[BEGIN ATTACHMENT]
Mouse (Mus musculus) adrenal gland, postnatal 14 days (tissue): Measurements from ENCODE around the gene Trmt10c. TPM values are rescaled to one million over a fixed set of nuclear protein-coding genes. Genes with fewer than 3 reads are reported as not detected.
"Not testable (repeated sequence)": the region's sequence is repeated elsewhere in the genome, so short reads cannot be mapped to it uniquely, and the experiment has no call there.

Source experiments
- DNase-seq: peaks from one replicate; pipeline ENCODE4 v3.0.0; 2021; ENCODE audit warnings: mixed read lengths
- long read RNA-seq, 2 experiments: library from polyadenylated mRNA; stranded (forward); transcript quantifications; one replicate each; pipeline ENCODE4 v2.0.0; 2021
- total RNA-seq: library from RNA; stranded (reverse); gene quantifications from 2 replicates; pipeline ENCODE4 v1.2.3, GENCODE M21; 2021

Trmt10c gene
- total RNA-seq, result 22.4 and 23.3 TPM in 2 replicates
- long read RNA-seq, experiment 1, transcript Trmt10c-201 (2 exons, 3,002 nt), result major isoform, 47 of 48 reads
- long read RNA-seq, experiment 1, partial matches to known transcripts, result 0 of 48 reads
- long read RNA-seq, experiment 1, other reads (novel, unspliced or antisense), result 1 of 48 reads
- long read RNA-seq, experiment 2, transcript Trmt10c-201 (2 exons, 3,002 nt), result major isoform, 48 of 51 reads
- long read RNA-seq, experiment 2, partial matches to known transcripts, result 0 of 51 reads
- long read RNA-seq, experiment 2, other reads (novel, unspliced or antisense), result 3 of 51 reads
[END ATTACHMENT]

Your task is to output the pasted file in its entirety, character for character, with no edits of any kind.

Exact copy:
Mouse (Mus musculus) adrenal gland, postnatal 14 days (tissue): Measurements from ENCODE around the gene Trmt10c. TPM values are rescaled to one million over a fixed set of nuclear protein-coding genes. Genes with fewer than 3 reads are reported as not detected.
"Not testable (repeated sequence)": the region's sequence is repeated elsewhere in the genome, so short reads cannot be mapped to it uniquely, and the experiment has no call there.

Source experiments
- DNase-seq: peaks from one replicate; pipeline ENCODE4 v3.0.0; 2021; ENCODE audit warnings: mixed read lengths
- long read RNA-seq, 2 experiments: library from polyadenylated mRNA; stranded (forward); transcript quantifications; one replicate each; pipeline ENCODE4 v2.0.0; 2021
- total RNA-seq: library from RNA; stranded (reverse); gene quantifications from 2 replicates; pipeline ENCODE4 v1.2.3, GENCODE M21; 2021

Trmt10c gene
- total RNA-seq, result 22.4 and 23.3 TPM in 2 replicates
- long read RNA-seq, experiment 1, transcript Trmt10c-201 (2 exons, 3,002 nt), result major isoform, 47 of 48 reads
- long read RNA-seq, experiment 1, partial matches to known transcripts, result 0 of 48 reads
- long read RNA-seq, experiment 1, other reads (novel, unspliced or antisense), result 1 of 48 reads
- long read RNA-seq, experiment 2, transcript Trmt10c-201 (2 exons, 3,002 nt), result major isoform, 48 of 51 reads
- long read RNA-seq, experiment 2, partial matches to known transcripts, result 0 of 51 reads
- long read RNA-seq, experiment 2, other reads (novel, unspliced or antisense), result 3 of 51 reads